One of Denver's greatest draws is its strong network of neighborhoods, dozens of neighborhoods, each filled with advocates rooted to their particular patch of turf, but also to the city at large. And even in these depressing times, there's good news coming from them.
The EZE Mop Shopping District, a project I profiled last week, is a great grassroots success story: three local entrepreneurs getting a boost from the Mayor's Office of Economic Development to grow their own businesses, in their own space. And this Sunday, you can get in on the ground floor at a neighborhood open house at 4 p.m. at the EZE Mop building, at the corner of 17th and Franklin street. Fair warning: There's no plumbing on site, and the space is very, very dusty. But as you'll see, the partners' vision sparkles.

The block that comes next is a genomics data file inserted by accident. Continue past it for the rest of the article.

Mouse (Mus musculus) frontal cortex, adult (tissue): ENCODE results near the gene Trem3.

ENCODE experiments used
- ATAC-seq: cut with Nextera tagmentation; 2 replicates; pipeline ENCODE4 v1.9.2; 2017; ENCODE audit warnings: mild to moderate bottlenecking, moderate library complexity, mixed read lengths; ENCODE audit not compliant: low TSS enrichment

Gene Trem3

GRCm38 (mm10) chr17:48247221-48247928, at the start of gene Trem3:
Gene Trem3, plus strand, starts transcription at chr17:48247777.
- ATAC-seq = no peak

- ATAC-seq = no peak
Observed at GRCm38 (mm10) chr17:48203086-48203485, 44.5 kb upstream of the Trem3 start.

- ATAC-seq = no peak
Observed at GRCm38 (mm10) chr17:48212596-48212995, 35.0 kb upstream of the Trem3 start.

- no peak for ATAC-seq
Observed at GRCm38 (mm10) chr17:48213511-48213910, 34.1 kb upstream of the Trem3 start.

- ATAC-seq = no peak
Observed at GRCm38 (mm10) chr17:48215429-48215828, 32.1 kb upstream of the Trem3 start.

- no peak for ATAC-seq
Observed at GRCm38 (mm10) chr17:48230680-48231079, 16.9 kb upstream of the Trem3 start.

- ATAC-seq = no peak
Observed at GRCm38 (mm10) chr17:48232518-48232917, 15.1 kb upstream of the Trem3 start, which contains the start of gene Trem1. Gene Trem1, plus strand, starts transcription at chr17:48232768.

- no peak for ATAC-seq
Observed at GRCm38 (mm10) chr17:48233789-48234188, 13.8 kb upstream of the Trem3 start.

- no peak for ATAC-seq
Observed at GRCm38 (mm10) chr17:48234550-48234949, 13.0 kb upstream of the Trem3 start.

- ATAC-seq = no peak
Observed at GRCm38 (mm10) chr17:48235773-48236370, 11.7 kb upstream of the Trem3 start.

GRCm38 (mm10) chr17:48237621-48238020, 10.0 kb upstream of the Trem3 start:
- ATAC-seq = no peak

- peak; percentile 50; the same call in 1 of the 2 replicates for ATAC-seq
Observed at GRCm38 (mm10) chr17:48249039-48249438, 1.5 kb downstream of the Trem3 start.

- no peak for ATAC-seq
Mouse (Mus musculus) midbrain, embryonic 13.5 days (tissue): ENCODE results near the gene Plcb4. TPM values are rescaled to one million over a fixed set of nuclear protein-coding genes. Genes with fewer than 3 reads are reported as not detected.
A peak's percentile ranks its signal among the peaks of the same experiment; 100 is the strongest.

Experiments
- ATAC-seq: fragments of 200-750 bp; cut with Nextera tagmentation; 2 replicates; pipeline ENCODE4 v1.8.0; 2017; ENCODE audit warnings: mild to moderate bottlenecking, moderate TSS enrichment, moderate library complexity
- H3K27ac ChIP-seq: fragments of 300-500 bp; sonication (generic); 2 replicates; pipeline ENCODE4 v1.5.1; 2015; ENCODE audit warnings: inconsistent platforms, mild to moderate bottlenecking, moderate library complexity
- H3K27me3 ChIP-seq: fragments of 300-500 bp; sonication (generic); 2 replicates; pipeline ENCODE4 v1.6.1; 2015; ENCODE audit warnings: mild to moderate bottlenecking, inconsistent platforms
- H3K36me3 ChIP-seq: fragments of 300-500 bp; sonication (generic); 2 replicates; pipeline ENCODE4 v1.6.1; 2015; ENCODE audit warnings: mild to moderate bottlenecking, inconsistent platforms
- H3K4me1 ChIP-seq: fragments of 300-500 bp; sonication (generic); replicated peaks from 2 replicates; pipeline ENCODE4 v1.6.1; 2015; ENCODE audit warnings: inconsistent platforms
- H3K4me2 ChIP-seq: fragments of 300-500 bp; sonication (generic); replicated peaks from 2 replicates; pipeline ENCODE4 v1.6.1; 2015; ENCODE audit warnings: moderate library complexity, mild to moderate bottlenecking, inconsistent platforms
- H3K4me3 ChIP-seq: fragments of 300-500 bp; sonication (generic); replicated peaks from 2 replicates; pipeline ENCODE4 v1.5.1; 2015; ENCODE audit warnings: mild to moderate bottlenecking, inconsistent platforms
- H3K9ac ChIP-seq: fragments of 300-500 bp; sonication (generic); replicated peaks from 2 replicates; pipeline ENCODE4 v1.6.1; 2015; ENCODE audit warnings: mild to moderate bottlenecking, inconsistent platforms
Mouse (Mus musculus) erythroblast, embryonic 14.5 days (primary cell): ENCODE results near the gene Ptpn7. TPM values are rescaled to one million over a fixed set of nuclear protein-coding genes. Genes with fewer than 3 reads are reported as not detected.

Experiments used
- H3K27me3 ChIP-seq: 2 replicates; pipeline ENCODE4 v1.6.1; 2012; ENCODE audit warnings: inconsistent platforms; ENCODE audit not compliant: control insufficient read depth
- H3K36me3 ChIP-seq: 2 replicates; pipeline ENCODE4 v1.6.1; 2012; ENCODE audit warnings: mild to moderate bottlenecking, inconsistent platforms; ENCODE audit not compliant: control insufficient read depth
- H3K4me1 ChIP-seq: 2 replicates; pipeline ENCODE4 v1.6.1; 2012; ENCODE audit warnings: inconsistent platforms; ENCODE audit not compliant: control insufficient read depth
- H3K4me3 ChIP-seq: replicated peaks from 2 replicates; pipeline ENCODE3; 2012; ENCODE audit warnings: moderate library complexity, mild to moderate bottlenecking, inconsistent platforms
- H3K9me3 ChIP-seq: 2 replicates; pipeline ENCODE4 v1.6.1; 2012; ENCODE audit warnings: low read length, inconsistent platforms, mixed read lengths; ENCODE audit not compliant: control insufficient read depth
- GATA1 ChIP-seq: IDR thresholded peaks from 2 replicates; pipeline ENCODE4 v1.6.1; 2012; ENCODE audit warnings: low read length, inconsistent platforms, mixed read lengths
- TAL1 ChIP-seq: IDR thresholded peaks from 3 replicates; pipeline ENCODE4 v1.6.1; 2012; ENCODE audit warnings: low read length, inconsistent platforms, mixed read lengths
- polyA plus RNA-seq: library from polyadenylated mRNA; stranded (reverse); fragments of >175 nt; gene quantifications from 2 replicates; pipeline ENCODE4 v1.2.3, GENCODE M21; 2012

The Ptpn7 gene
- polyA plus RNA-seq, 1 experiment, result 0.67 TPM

A few miles away, there's more good news in a truly blighted section of the city. The Urban Land Conservancy has closed the deal to buy the Holly Shopping Center, a defunct mall at 33rd and Holly that had defied all efforts by developers to revitalize it. The ULC's urban experiment won't be quick, but the nonprofit is in for the long-term public good.
And over in Lowry, a new neighborhood being created in an old military base, developers have come up with a plan for Hangar 2 -- bolstering it with four new buildings that will contain local restaurants. In addition to helping save this historic vestige of the Lowry Air Force Base, the approach should also save residents of Lowry from a depressing array of chain restaurants.
There goes the neighborhood!
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